Colusa County in Northern California is the top producer of rice in the Sacramento Valley. Colusa County historically produces more than 150,000 acres of rice in a normal year. But in 2022, Colusa officials say they will only be able to produce a fraction of their usual rice crop, costing rice farmers, workers and suppliers hundreds of millions of dollars.
“In April 2022, the water districts serving Colusa County were given their final allocation for the 2022 growing season – 0.4-acre feet per acre,” Colusa County officials said in a statement. “This allocation is not enough to support rice production, and estimates show that the Sacramento Valley will fallow 370,000 of 450,000 acres in the Sacramento River Settlement Contractors service area, primarily in Colusa and Glenn Counties. Currently, less than 7,000 acres are estimated to be planted in Colusa County, resulting in a direct financial loss to growers in excess of $270 million.”
The first 50% of California’s water flows out to the Pacific Ocean for fish and environmental purposes – something the Public Policy Institute of California verified in 2019: “Water in California is shared across three main sectors. Statewide, average water use is roughly 50% environmental, 40% agricultural, and 10% urban.”
Colusa County officials hosted a legislative tour and informative briefing for Assemblywoman Cecilia Aguiar-Curry (D-Winters), “highlighting the crisis-level economic impacts resulting from the unprecedented drought and winter freeze.”
“The event concluded with a request for local assistance.”
The Globe spoke with Colusa County Administrator Wendy Tyler about the meeting with Assemblywoman Aguiar-Curry, and what the county is facing this year after the February Freeze and latest water allocation cuts.
Tyler said their meeting and message was “very well received,” and noted that the Assemblywoman has an agriculture background and understands their plight.
Tyler described the devastation of the county’s agriculture industry similar to what Covid lockdowns did to businesses in urban cities. “We need a payroll protection plan and rental assistance,” Tyler said. “We have the third largest farm worker housing in the state. Thousands of people come to Colusa County every season, and work with Colusa County’s own people. Their children go to Colusa schools, so when they aren’t here it impacts our ADA.”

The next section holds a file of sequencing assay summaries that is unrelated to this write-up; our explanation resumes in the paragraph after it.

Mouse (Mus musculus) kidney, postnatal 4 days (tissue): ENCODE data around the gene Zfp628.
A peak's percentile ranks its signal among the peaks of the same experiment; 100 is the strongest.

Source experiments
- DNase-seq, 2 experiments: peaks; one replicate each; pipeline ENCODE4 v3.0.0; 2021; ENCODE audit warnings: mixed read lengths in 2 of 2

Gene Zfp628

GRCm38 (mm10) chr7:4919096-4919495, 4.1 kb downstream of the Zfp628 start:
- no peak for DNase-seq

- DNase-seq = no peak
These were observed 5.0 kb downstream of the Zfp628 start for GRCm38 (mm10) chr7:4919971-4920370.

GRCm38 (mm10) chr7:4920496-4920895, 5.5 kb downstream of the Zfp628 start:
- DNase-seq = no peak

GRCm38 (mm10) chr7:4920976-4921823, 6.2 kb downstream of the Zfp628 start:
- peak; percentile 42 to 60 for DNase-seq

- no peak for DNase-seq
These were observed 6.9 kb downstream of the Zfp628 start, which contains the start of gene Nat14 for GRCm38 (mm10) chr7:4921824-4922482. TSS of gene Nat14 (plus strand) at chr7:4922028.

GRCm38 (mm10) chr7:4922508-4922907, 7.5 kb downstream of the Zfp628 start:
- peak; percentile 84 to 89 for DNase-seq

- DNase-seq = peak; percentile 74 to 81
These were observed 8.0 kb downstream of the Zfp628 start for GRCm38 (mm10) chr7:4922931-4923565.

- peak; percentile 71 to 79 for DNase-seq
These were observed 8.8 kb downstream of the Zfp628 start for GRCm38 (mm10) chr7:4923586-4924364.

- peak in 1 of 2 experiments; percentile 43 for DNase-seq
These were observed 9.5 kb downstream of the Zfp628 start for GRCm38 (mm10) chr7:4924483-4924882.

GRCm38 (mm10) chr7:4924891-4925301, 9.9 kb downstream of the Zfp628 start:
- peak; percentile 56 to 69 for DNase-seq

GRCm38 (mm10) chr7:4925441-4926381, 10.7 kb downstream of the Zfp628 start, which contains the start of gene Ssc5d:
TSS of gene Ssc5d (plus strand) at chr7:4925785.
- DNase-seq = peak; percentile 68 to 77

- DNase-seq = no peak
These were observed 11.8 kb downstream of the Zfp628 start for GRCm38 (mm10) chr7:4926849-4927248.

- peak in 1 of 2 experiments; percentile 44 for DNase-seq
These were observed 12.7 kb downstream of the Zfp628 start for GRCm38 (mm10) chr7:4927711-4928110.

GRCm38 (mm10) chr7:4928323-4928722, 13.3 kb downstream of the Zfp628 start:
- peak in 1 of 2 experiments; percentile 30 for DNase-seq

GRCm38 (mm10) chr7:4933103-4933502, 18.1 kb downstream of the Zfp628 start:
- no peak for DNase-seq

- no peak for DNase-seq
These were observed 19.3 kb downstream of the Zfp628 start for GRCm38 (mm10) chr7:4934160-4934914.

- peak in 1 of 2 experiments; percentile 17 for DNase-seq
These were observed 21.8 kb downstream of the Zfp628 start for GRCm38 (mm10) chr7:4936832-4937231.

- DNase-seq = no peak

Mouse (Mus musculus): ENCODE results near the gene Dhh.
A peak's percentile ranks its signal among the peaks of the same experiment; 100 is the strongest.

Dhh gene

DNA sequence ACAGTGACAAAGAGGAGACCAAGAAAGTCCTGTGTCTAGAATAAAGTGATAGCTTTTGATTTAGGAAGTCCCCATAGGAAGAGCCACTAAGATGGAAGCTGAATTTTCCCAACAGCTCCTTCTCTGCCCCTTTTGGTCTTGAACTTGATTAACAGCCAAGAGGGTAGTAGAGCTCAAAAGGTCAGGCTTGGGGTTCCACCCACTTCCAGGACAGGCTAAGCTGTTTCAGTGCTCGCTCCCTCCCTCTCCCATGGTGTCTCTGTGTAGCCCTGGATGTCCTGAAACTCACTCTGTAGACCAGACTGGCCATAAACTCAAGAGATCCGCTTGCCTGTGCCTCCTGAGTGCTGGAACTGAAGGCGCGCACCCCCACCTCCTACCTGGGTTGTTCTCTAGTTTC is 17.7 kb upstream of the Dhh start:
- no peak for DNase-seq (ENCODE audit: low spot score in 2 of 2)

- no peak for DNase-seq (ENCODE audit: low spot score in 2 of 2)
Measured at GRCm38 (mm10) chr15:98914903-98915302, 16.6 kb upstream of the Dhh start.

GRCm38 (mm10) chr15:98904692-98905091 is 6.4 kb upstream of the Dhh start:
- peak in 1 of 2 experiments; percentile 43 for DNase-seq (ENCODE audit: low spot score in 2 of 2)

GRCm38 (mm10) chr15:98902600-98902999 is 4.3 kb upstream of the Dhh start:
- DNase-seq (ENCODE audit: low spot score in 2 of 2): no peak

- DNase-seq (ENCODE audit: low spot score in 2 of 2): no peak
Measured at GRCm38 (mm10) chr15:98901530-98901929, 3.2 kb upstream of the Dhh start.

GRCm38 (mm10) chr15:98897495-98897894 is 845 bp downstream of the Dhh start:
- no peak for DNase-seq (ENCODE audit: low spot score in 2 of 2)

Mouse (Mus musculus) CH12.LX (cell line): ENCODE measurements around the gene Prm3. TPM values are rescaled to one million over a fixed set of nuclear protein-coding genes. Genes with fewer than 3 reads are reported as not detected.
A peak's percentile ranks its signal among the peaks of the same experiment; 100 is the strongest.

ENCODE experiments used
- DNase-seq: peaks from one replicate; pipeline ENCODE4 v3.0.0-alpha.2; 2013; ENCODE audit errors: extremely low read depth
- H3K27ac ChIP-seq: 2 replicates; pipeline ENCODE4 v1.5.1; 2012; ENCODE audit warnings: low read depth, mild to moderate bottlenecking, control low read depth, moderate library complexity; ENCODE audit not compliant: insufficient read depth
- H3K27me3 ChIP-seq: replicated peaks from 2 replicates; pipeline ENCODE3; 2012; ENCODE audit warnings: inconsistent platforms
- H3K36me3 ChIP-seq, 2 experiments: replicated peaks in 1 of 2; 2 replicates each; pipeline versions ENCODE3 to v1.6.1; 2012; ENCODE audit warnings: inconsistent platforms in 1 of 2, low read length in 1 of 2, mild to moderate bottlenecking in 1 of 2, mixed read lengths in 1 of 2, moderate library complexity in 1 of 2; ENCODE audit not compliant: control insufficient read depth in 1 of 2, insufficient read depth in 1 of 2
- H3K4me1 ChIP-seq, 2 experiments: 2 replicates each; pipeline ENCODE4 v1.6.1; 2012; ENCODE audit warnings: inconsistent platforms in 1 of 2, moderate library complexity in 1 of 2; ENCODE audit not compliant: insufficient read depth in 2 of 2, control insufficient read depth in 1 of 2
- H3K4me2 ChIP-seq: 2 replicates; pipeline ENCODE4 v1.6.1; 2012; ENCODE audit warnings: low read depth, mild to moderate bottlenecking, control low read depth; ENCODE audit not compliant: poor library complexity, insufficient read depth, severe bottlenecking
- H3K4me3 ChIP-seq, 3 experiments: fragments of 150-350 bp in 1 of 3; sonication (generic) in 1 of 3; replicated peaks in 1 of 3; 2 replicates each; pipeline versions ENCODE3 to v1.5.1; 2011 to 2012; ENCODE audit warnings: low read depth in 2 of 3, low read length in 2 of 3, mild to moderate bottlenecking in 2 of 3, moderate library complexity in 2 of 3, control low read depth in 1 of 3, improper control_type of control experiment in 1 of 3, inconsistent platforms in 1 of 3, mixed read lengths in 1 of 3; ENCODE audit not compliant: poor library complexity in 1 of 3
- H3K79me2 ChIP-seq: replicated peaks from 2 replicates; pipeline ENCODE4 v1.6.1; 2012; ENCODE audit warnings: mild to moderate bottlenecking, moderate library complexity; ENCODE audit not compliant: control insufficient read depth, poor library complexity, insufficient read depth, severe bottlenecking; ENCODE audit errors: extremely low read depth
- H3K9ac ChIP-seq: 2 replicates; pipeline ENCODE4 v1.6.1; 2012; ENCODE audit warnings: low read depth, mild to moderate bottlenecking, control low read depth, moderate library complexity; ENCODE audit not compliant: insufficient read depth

She said when growers can’t plant, suppliers are hurt – everyone from equipment suppliers to the people who make the bags for farm products. Specifically, this also impacts mills, aerial applicators, crop dusters, pesticide and fertilizer dealers, and ground applicators.
“The economic devastation is unprecedented,” Tyler said. “People aren’t dying, but businesses and communities are.”
California ranks as the second-largest rice-growing state in the United States. “California rice is highly prized all over the world—particularly in Asia and the Middle East. In 2019, more than 498,000 acres of rice were planted on 1,100 farms, Think Rice reports. Rice production contributes more than $775 million to the state economy.”
In addition to the drought and water crisis, Tyler said in February Colusa County and much of the Sacramento Valley experienced a devastating freeze, resulting in a 74 percent loss of local almond crops. The estimated direct financial loss to growers is nearly $210 million. Tyler said the impacts are felt by businesses related to growing almonds, dryers and processors, and added that growers are concerned about future labor shortages.
Tyler said they spoke with Assemblywoman Aguiar-Curry about receiving economic help, “especially going into the budget with the $86 billion budget surplus.”
Colusa County’s request of Assemblywoman Aguiar-Curry’s office is for an economic bridge to support and assist the industry through this crisis. Without assistance, Colusa County officials say generations of local heritage and their place in the global market are at risk. They say it is critical that the State develop and deploy local programs to help assist the industry through this historic crisis.
Tyler added, “The budget surplus should go to a rainy day fund, but how about the day it doesn’t rain?”